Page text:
“If we are to fight discrimination and injustice against women we must start from the home for if a woman cannot be safe in her own house then she cannot be expected to feel safe anywhere.” ― Aysha Taryam

Defining Gender-Based Violence

“Gender-based violence (GBV) is the general term used to capture violence that occurs as a result of the normative role expectations associated with each gender, along with the unequal power relationships between the two genders, within the context of a specific society.” (Bloom 2008, p14).

There are physical and non-physical forms of gender-based violence, it is important to understand what categories of violence occur and what forms they might take and to become acquainted with the forms as this may assist persons with the information to recognize if they are abused or to assist someone who is experiencing abuse.

Forms/Types of gender-based violence include but is not limited to: Domestic Violence, Physical abuse, Sexual Abuse, Psychological violence, Economic violence, Child Abuse/Neglect/Maltreatment. It is the intimidation or manipulation of another person or an intrusion into another’s psyche. Numerous research has shown that one of the main if not the main purpose of abuse is to control another human being.  

Gender-based violence cuts across all ethnicities, various cultures, religions, economic positions, educational levels, sex or gender, social categories and classes. It violates another person’s human rights and places an individual in a position of fear and intimidation regarding their personal safety and security.

It occurs in families, in any type of relationship (intimate relationships, platonic relationships, working relationships e.g, employee to employee or employer to employee), churches, community groups, schools, neighbourhoods, work environment.  Behavioural patterns of Gender-based violence (GBV) are generally long term however, short term interactions can be labelled abusive. Perpetrators of Bender-based violence are not isolated to one sex, both men and women can be abusive or be abused and abuse can occur in virtually all age groups.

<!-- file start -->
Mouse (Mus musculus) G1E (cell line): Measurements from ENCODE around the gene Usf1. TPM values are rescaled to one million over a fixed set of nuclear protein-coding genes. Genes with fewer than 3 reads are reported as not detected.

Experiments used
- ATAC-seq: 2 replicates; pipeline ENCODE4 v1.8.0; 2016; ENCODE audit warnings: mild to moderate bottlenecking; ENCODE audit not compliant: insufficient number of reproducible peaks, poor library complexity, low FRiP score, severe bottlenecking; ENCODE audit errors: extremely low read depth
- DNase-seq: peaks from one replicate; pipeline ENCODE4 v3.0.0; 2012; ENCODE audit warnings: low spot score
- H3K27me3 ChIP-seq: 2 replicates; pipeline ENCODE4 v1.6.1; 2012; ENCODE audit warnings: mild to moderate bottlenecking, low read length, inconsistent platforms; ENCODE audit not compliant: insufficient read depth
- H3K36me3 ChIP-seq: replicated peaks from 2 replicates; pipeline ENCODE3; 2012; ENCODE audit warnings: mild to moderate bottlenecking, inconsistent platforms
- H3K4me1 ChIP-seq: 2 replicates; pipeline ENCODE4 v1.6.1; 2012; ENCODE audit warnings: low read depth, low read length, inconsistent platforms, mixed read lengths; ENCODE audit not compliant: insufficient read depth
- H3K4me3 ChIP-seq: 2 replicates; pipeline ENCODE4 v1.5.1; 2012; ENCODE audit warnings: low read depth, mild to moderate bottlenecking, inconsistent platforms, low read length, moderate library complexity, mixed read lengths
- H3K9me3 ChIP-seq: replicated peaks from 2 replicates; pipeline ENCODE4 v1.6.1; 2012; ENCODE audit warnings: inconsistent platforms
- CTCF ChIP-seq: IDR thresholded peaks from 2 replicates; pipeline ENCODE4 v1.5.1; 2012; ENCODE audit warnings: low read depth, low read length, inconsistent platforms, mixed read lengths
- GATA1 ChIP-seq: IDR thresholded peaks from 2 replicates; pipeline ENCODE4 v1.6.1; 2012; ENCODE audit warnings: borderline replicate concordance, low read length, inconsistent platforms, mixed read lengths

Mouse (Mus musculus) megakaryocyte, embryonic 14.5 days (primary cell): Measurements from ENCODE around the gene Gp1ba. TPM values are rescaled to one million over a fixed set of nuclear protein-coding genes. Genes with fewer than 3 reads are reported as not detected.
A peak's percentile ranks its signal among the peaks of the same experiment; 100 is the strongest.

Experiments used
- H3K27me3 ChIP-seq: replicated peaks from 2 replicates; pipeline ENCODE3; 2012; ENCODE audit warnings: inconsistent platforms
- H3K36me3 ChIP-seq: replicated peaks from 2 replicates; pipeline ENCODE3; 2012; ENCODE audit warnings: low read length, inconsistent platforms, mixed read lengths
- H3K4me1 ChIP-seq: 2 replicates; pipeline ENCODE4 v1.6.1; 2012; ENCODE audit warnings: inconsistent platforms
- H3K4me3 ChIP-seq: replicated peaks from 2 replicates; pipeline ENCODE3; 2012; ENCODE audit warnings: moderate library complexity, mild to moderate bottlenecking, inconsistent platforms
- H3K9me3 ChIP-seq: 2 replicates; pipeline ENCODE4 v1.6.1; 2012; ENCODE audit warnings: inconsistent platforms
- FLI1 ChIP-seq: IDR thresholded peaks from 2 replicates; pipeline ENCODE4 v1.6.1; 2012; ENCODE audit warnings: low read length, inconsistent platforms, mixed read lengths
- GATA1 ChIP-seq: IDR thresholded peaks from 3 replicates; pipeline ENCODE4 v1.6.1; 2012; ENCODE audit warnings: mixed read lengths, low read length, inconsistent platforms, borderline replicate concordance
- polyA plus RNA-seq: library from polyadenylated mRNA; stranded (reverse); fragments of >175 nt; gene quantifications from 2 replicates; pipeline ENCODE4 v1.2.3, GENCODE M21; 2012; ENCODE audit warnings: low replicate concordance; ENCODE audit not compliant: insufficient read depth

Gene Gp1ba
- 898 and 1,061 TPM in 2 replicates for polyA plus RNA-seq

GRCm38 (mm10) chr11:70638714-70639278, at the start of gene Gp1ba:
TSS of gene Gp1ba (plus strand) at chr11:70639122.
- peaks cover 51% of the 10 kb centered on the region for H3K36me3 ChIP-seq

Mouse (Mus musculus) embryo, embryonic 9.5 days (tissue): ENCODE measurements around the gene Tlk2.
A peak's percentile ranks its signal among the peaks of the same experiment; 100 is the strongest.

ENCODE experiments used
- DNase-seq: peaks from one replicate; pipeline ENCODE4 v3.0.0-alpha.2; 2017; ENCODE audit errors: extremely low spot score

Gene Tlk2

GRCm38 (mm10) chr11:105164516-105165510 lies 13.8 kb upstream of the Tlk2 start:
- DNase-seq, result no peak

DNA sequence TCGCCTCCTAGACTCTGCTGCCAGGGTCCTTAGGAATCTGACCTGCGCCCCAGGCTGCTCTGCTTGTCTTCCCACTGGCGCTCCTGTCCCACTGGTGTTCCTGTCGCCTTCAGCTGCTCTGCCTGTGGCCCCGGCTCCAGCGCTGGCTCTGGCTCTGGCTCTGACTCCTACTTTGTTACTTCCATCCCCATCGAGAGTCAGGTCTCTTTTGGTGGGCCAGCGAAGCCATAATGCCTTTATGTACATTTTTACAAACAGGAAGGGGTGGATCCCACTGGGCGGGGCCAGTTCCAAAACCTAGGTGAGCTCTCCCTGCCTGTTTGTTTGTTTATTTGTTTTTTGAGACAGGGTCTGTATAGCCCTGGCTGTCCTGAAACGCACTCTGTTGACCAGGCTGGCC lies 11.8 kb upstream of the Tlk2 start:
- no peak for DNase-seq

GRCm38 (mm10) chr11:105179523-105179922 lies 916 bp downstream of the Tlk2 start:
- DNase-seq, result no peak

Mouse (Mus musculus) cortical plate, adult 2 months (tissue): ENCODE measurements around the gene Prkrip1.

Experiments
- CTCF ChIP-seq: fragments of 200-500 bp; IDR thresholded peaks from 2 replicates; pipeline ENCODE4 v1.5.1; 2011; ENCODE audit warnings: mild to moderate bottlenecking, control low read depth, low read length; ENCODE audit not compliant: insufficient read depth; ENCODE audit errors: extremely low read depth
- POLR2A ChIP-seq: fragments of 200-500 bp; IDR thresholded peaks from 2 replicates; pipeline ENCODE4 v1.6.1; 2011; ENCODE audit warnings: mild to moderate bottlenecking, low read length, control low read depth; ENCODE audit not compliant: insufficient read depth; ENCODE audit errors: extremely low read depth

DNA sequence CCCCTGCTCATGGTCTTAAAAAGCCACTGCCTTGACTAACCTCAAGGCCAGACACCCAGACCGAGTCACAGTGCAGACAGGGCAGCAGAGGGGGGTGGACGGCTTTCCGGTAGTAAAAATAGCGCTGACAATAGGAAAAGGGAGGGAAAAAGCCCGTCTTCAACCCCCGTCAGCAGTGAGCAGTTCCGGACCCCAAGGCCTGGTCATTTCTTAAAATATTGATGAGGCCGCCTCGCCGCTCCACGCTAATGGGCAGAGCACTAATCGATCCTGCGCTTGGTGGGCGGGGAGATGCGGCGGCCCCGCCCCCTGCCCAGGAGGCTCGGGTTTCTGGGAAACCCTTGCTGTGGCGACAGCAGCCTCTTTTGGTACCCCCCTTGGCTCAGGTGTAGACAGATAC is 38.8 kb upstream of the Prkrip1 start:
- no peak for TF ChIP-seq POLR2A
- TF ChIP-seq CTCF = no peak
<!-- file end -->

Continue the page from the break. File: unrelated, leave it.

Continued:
Because it is often a learned behaviour over the years numerous types of research have be conducted in the area of intergenerational abuse, which is the passing on of abusive behaviours from generation to generation like a family disease.

It has been widely acknowledged that the majority of persons affected by Gender-based violence are women and girls, as a result of accepted social norms, unequal distribution of power in society between women and men, discrimination against women and girls because of their sex. Women and girls who experience violence and become victims of the same suffer specific consequences as stated by UNFPA:

“One in three women will be subject to physical or sexual abuse in her lifetime. More than 600 million women live in countries where domestic abuse is not against the law. Even in countries where it is outlawed, gender-based violence still tops the list of civil crimes. Violence against women and girls has a profound effect on the sexual and reproductive health of millions of women and girls through increased vulnerability to unwanted pregnancies, forced abortions, and complications from pregnancy and delivery, and heightened risk of sexually transmitted infections, including HIV infection." See more at: UNFPA, A Breakthrough for the Health and Rights of Women and Girls 


Our organization works with both women and girls and men and boys, however, our specific attention is on Violence Against Women and Girls becuase of the medical, emotional, educational and financial consequences of Violence Against Women and Girls (VAWG).



Legal consultations, Public Policy and Legal Support - Domestic violence disputes and General legal issues.
Training Packages - Enhancing Law enforcement response to sexualised and domestic violence victims. 

Training package - Bystander Approach, children, parents and guardians with age-appropriate language.

Training Packages - understanding the impact and cost of Gender-based violence and violence against women.

Training package - health care professionals on strengthening health system responses to gender-based violence.

Training Packages for Teachers and members of the religious community.
Training Packages - Private and Public Sectors.